I crept down the road about 200 yards and climbed a deer trail up the ridge and set up against a big tree in fairly open woods with just a little green underbrush in front of my position. I really had no idea from which direction he might come. After a couple of calling sequences, I found the tree pretty comfortable when my butt pad and back pad were positioned well. I woke to the gobble at 8:30 and wasn’t sure exactly where it came from but knew it wasn’t too close. I sat tight and he sounded off again in just about a minute. He sounded like a good bird but it didn’t really matter as it was the first midmorning gobbler I had heard in three hunts. He was high on a ridge and two ridges over but the topography made me think he would hear my calls well and there were no significant impediments to his walking to me and so I started to call. He seemed to respond and actually seemed to be coming closer and then it was clear that he was gobbling and strutting and not really coming and I needed to move toward him.

I moved to the next ridge and set up again in very open woods and close to the road where I had started. I called and he gobbled and he steadily moved in my direction but further up the ridge. He would come in my direction and gobble and I thought it was just a matter of time and he would be coming down the road to find the hen. However he had different ideas and kept a stubborn strutting path up and down the ridge in the place where the road isn’t too steep. After a while I stopped calling hoping that would make him come. No such luck. He was gobbling every 60 to 75 seconds and I was entertained but making no progress with this guy.

I decided I needed to try to sneak closer when he strutted away and I left my pack and tortoise call at the tree and scooted up the ridge about 125 yards. After sitting down against a tree and planning the shot with his next pass down the road, his next gobble is well to my left, almost behind me. He’s walked up and around onto the top of the next ridge over and is close enough that I’m worried about bumping if I move toward him. When I did move up the ridge a few yards, there’s a conspicuous silence and I’m ready to kick myself when I hear the commotion of a heavy bird and flapping of wings. Something is different than the usual sounds of a tom leaving the scene and I realize he’s called up a hen and is busy with procreative activities at the moment. Fortunately I can’t quite see the honeymoon and hopefully he can’t see me.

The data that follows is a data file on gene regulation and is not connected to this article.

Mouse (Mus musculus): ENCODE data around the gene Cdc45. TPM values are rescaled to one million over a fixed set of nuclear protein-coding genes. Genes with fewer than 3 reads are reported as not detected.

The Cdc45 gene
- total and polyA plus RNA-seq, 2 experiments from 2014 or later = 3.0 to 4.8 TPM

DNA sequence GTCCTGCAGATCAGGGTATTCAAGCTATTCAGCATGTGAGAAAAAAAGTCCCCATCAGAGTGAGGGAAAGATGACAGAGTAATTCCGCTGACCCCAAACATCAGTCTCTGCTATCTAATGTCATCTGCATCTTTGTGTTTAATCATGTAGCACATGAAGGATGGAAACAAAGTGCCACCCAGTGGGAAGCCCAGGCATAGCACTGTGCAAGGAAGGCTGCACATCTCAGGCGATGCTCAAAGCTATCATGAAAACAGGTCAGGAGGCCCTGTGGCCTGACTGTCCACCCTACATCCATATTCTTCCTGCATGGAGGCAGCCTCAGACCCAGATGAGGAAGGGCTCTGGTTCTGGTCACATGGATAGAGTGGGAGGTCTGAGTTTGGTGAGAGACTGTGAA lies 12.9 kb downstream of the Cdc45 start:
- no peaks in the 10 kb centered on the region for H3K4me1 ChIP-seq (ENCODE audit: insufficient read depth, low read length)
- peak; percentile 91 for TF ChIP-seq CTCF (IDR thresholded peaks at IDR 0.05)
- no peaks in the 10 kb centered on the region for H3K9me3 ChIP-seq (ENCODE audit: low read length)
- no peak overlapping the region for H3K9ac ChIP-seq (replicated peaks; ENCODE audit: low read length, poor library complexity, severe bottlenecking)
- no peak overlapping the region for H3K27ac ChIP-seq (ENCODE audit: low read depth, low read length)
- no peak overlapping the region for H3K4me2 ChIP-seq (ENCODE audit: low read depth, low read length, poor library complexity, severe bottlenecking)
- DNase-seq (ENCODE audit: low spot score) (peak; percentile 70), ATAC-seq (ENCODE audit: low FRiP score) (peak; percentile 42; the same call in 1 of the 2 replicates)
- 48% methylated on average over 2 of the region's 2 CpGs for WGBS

My next move is to head down the ridge, collect my gear and at the bottom and to get back over to the ridge that he is now on which is the place that this encounter had started for me. After making that hike, I’m rewarded by a thunderous gobble about 200 hundred yards up the ridge as I set up by yet another large tree. By this time I have no intention of letting him know I’m here. I have nothing but ambush on my mind having already had my best hen noises spurned by this guy for well over an hour. I’m keenly aware he has proven his ability to call the hen to him (in the not too distant past).

He begins his routine again - gobbling every 60 seconds – and my heart begins to race again as he seems to be coming down the ridge towards my position. Unfortunately I realize after just a few minutes that he’s back in that aggravating strut pattern of the previous ridge: deja vu all over again. I don’t have any more bright ideas so I decide to go back to the basics. I let out a couple of sequences of soft yelps with my favorite Primos diaphragm. They sound good to me and he immediately answers. I’m back in the game!